My work is as much about a love affair with materials as it is subject matter. For many years I have only used charcoal on one kind of paper, allowing me to push and explore the limits of these materials while developing a language with them. My work of trees and the natural world began with an obsession with an old, outdated encyclopedia set from the 1930â€™s for children, The Book of Knowledge. Through research I was struck by how much our concept of â€œknowledgeâ€? changes, sociologically, technologically and scientifically at different paces. I use abstraction as well as representation to explore these changes, aiming to ultimately create images seeming of another world with a strong sense of place. I am continually impressed by the steadfastness of trees throughout our ever changing world --- some are stalwart towers that outlive humans, while some have shorter lifespans and require care and pruning to serve our purposes. All stand as silent witnesses. No matter what takes place in our world, trees have the will to survive. I use many different kinds of charcoal (made from burnt trees) on paper (made from trees), and attempt to push the materials to their limits by adding, subtracting, rubbing, sanding, erasing and stenciling, as well as drawing. I leave the edges of the paper untouched out of respect for the surface and to show the paper in its original form. The work is process and emotion based, and I hope that is what comes through in the result.
Catherine Eaton Skinner
Heron Rookery III Encaustic and mixed media on panel 54 x 10 inches 2010
When I stand beneath a tree, I experience it as the axis mundi, as a cosmic pillar connecting the energy between the earth and the sky. The tree becomes a meeting point of all directions, functioning as the omphalos (navel), the worldâ€™s point of beginning. Our family roots in the Puget Sound run long and deep. I grew up among old-growth Douglas firs and red cedars, the peeling bark of the madronas and the hollows of the big leaf maples. During the last year of my fatherâ€™s life I began working with the tree image, this strong vertical form evoking who he was as a person and his love of the area. It seemed natural to work with the concentric circles of the tree ring, which record history and thereby honor the passage of time. Beside the northwestâ€™s sky-reaching trees, blue herons grace the waters, from the gentle lakes to the salt water estuaries. They are mesmerizing to watch: nesting in rookeries, gracefully landing in almost impossible spaces, filling the air with their primal voices. Trees stand solemnly, reminding us to connect to the earth, to cherish the clean water that ensures our survival, and to look upward to the sky and light for our souls. Our cultural memory lies within the physicality of place as we continue to find ways to connect not only to our environment, but most importantly, to each other. Catherine Eaton Skinner
Departure Wood engraving, ink on paper 12 x 9 inches 2003
“It has been said that trees are imperfect men, and seem to bemoan their imprisonment rooted in the ground. But they never seem so to me. I never saw a discontented tree. They grip the ground as though they liked it, and though fast rooted they travel about as far as we do. They go wandering forth in all directions with every wind, going and coming like ourselves, traveling with us around the sun two million miles a day, and through space heaven knows how fast and far!” –John Muir, June 1890 Linnie Marsh Wolfe (ed.), John of the Mountains: The Unpublished Journals of John Muir, Madison: University of Wisconsin Press, 1979, p. 299.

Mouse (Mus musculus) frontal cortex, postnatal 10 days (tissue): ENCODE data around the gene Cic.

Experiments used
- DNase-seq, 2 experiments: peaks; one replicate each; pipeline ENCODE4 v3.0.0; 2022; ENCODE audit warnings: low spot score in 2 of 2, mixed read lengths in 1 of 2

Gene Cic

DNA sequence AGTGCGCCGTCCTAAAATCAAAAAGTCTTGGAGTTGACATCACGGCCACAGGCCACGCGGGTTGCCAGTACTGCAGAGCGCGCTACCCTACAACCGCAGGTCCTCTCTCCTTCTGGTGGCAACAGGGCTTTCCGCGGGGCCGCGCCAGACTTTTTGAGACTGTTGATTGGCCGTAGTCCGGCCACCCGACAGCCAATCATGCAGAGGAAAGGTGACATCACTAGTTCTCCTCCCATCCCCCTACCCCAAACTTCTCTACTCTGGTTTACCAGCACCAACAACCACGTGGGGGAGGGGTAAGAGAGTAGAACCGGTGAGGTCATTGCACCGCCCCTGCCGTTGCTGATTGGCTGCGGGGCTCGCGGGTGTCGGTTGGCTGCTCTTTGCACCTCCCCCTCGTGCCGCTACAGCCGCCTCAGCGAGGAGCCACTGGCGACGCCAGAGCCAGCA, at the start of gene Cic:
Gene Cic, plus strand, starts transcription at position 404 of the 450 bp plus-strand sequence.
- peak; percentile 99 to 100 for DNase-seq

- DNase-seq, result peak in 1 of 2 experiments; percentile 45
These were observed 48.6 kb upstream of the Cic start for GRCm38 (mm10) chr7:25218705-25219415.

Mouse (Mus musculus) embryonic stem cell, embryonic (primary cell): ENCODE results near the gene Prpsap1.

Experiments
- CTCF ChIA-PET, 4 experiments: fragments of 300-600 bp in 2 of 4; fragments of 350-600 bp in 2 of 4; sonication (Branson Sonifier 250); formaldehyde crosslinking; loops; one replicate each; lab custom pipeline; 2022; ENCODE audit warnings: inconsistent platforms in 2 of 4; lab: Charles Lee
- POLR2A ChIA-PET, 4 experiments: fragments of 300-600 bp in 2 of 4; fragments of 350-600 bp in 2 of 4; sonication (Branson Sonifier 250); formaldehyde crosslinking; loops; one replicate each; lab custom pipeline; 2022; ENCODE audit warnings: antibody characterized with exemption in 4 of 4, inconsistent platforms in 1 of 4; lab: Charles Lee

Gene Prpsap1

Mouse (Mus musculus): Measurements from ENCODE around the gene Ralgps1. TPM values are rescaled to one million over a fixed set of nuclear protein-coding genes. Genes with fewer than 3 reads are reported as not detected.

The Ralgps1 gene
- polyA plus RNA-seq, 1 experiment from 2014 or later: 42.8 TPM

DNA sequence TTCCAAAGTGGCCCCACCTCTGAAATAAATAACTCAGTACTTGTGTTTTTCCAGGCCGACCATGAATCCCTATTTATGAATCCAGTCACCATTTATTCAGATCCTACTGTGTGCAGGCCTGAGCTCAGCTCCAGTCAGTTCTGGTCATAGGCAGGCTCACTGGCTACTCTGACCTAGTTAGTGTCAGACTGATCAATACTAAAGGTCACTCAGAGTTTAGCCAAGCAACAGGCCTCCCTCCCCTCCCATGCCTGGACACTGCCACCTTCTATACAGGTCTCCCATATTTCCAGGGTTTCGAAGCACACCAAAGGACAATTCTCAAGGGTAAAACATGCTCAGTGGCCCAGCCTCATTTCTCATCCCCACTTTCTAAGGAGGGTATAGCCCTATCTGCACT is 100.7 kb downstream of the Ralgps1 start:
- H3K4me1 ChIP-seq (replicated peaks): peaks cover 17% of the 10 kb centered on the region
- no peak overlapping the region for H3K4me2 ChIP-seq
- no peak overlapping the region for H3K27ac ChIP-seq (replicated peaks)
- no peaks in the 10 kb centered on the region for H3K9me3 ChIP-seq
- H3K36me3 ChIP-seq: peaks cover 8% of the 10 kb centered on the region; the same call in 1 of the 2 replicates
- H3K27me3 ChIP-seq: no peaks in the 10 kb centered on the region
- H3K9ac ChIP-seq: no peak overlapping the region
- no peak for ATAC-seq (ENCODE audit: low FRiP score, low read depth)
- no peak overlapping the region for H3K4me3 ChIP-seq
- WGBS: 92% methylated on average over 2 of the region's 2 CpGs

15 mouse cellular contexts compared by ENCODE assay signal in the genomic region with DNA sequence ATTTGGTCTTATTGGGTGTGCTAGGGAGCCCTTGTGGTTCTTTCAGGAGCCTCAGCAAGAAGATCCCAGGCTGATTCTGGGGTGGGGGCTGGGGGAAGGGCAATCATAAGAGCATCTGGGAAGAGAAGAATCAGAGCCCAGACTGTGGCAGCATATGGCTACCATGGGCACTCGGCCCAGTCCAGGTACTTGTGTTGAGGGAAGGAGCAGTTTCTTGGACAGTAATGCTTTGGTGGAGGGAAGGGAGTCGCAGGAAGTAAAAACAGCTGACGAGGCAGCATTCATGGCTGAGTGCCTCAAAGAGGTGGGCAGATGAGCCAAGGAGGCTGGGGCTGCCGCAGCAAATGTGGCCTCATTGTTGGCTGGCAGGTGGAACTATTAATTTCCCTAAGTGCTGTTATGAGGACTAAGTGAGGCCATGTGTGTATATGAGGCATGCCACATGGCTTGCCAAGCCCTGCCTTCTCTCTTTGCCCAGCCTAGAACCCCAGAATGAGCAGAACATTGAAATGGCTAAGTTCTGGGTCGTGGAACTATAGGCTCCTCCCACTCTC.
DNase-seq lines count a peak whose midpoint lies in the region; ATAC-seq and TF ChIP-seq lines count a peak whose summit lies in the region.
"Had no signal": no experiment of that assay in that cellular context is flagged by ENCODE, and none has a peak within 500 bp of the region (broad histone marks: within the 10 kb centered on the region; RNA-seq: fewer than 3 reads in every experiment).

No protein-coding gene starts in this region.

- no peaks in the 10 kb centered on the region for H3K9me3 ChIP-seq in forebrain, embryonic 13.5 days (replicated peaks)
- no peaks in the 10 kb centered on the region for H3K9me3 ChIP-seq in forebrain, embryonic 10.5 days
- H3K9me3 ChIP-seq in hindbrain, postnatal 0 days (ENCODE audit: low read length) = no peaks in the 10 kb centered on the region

Icanchu Cast glass 13 x 13 x 40 inches 2013
Approach Making art is a direct reflection of my journey through life. My approach is centered in letting go of preconceived notions of both process and outcome. This requires a quiet yet playful frame of mind, allowing me to create without questioning direction. It is a slow unveiling of form out of chaos and spaciousness—allowing enough stillness in mind, and then saying yes to what appears. The Sufi poet, Rumi, eloquently speaks of this as being played like a hollow reed. This approach is supported by the beauty and solitude I experience living on Vashon Island. In a paradise of woods, gardens, streams, and sea—a place far removed from the hustle and bustle of contemporary life—I find the quiet pulse of life revealing her self. Concepts and Medium Conceptually my art weaves stories relating to essence and matter, chaos and form, fragility of nature, and the developing human spirit. I see everything as a dance of life; everything in constant motion, transforming and evolving in a universal flow of upward movement. This is seen in both the natural world, and in human consciousness. Patterns in life will always collapse if they are not supported by an upward movement. Nature does this so eloquently; we as humans, a bit more clumsily. But nevertheless, we are constantly moving and evolving, manifesting from the unknown— bringing forth form out of the formless.
Currently, I am focused on a kiln glass casting process that allows me to create final art pieces from multiple small-scale castings. These “constellations” have an installation quality and scale; they explore ideas around chaos and form, and focus on humans’ relationship to nature. I stack small glass pieces molded from tree branches; the piles depict the upward and transformative universal movement— creating intentional and precarious forms. Glass is the perfect vehicle and medium. It is able to express the emergent forms in their complete and vulnerable essence; solid and translucent, resilient and fragile. Rob Snyder
Regatta Trees Mixed media collage on panel 18 x 24 inches 2013
I did my first forest collage about 4 years ago when I was inspired by a photograph a friend took on a walk in the woods of the Adirondacks. I am intrigued by the way the light shines through the the trees so I try to create the impression of that light through my art. Doing so I pull from my childhood memories of the Adirondacks and all the feelings that being “in the woods” evokes. Being a dedicated collagist I am committed to the idea of reflecting not only subject matter but the particular culture and historical era in which I find myself. I can’t help but respond to my beloved trees through that cultural lens. Gayle Gerson